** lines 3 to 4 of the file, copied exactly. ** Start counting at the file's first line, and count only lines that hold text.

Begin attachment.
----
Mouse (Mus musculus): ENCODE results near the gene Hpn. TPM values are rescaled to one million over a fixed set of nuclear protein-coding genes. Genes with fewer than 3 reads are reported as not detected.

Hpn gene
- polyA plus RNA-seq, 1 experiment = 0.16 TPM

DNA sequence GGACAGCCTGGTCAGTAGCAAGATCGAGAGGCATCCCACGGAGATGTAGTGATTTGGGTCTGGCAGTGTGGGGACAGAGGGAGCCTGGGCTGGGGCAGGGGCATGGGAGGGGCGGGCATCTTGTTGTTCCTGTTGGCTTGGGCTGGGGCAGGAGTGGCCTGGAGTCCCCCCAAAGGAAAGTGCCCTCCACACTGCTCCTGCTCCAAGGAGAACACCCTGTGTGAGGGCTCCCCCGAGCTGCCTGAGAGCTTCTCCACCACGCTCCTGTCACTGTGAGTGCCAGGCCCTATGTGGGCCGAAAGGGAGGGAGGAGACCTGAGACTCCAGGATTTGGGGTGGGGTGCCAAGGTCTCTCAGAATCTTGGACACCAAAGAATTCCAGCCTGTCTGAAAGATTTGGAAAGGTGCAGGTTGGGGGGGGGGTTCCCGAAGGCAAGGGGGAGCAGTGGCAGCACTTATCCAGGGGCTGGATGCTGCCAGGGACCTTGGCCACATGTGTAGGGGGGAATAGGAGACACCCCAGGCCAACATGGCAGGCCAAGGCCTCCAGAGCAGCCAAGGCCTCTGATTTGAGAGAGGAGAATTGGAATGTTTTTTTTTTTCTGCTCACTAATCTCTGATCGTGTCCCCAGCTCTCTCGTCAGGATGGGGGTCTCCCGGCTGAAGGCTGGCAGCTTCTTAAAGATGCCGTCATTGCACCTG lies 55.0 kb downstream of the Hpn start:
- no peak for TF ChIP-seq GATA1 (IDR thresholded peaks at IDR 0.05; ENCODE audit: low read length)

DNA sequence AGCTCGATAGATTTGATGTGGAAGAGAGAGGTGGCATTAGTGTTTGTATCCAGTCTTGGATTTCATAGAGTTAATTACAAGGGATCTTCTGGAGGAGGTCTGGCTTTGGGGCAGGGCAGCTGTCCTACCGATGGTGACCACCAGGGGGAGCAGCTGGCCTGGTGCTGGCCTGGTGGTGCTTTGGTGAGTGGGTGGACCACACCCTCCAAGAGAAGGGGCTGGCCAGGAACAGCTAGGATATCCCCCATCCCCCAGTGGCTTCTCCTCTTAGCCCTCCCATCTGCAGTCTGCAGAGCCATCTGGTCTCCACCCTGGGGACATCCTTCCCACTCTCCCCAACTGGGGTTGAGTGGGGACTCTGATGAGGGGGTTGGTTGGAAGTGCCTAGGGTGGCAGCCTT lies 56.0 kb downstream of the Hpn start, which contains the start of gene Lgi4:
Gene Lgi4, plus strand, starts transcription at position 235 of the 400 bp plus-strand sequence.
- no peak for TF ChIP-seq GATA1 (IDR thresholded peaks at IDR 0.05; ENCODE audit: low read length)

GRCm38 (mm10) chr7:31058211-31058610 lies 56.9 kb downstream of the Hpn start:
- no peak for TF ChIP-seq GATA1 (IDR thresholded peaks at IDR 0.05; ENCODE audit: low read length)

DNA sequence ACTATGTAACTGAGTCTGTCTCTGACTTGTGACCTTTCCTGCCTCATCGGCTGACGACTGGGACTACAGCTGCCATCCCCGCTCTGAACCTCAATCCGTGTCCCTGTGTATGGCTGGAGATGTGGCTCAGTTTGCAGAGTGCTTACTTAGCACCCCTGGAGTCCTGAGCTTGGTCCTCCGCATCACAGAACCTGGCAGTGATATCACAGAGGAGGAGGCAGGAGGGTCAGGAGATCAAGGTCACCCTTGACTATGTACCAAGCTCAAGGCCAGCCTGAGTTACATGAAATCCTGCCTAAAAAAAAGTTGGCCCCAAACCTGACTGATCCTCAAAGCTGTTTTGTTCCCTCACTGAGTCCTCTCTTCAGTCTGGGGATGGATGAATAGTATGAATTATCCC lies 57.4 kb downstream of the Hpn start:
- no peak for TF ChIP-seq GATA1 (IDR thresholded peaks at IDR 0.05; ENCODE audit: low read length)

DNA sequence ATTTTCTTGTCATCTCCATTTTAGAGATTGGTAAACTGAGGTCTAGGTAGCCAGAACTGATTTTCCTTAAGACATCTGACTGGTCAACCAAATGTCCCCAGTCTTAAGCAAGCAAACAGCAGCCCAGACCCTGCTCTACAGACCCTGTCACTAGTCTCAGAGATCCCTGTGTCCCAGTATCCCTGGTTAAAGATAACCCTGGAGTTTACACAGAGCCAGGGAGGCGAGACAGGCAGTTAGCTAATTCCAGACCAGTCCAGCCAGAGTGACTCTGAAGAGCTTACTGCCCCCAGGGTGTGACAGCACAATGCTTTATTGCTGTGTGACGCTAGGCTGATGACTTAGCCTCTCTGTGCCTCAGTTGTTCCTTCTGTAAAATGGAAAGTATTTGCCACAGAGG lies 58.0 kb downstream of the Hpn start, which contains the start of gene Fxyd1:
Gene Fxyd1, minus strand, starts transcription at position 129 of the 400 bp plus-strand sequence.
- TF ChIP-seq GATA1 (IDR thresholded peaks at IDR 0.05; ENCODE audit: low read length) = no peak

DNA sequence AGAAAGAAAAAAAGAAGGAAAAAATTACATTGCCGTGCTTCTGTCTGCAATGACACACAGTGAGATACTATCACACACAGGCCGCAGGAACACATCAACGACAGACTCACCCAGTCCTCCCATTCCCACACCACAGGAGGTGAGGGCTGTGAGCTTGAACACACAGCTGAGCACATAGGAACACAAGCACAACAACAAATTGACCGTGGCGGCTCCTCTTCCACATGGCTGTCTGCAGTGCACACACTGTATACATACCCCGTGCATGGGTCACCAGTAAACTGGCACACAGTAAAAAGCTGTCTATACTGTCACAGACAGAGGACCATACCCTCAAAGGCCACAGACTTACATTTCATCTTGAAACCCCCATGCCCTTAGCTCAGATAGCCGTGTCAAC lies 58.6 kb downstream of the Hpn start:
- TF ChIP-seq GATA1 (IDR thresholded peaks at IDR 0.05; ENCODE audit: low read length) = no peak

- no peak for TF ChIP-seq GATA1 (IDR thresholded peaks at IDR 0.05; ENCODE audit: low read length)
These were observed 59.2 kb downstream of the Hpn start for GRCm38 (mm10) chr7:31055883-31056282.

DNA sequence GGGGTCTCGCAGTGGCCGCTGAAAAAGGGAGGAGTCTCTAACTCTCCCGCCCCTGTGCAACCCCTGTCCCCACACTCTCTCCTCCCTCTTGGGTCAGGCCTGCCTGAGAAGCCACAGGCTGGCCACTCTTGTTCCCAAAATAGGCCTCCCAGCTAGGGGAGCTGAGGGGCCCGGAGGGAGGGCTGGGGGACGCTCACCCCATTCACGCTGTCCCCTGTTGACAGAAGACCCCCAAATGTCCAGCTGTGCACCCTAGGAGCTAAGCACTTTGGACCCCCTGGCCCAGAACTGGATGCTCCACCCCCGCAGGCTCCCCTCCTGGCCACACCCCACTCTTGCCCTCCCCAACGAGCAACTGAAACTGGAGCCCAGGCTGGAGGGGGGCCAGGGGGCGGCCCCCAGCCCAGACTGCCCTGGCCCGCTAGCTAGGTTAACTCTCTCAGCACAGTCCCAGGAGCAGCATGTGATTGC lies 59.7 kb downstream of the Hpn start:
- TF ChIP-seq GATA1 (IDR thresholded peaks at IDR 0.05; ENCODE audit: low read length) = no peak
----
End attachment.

- polyA plus RNA-seq, 1 experiment = 0.16 TPM

DNA sequence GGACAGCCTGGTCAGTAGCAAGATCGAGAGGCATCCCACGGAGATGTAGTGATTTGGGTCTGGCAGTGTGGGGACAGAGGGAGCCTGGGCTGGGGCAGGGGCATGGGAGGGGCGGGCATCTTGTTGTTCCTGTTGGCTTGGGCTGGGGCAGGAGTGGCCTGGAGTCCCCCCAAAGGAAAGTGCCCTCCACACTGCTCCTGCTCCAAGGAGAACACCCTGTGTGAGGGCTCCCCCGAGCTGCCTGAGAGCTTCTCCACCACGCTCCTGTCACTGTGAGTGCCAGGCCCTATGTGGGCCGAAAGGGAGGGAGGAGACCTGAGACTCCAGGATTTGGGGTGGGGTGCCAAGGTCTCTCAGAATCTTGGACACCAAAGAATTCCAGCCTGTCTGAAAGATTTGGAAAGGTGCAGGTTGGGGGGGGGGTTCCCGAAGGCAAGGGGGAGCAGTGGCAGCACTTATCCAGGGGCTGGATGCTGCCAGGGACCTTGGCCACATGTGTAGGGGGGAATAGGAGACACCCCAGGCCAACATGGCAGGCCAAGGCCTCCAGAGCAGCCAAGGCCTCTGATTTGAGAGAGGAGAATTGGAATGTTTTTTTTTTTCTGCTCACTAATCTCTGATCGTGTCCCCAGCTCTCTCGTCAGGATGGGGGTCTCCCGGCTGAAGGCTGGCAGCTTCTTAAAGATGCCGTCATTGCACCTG lies 55.0 kb downstream of the Hpn start: